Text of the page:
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Here's why California really matters in the midterm elections


LOS ANGELES (CIRCA) - The midterm elections are here, and though California’s results haven’t mattered that much beyond the Golden State in recent history, this year is different.

This election, House Democrats need to flip 23 seats nationwide to take back Congress, and California could help deliver that turnover. Of California’s 53-seat delegation, 14 are held by Republicans. But with close races -- and the Democrats leading in fundraising -- that could easily change.

US Capitol
The rising sun silhouettes the U.S. Capitol dome at daybreak, Friday, Oct. 26, 2018, in Washington. (AP Photo/Alex Brandon)

With control over the House, Democrats would secure the power they need to fight back against the Trump administration for the next two years.

One major influence may be Democratic gubernatorial candidate Gavin Newsom, who has used his double-digit polling lead over Republican John Cox to prop up other Democrats across the state.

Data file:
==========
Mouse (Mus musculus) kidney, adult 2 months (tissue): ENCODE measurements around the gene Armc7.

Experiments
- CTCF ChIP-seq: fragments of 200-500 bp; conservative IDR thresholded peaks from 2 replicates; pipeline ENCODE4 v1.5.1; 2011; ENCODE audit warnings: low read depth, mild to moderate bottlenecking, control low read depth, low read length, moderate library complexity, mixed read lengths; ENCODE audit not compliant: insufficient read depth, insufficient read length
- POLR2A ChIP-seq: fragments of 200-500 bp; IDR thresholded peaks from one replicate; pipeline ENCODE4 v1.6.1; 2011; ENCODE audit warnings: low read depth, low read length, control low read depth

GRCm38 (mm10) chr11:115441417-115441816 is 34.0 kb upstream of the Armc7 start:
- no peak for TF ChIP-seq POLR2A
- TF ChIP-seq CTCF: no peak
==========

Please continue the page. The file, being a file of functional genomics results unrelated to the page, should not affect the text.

Gavin Newsom
Democratic candidate Gavin Newsom smiles after speaking with reporters after a California gubernatorial debate with Republican candidate John Cox at KQED Public Radio Studio in San Francisco, Monday, Oct. 8, 2018. (AP Photo/Jeff Chiu, Pool)

Another factor is that the youth voter turnout is predicted to be historic. According to a poll by the Institute of Politics, 40 percent of 18- to 29-year-olds say they will “definitely vote” in the midterm elections, compared to 2014’s turnout of less than 20 percent.

But we won’t know which way they’ll vote until Tuesday.

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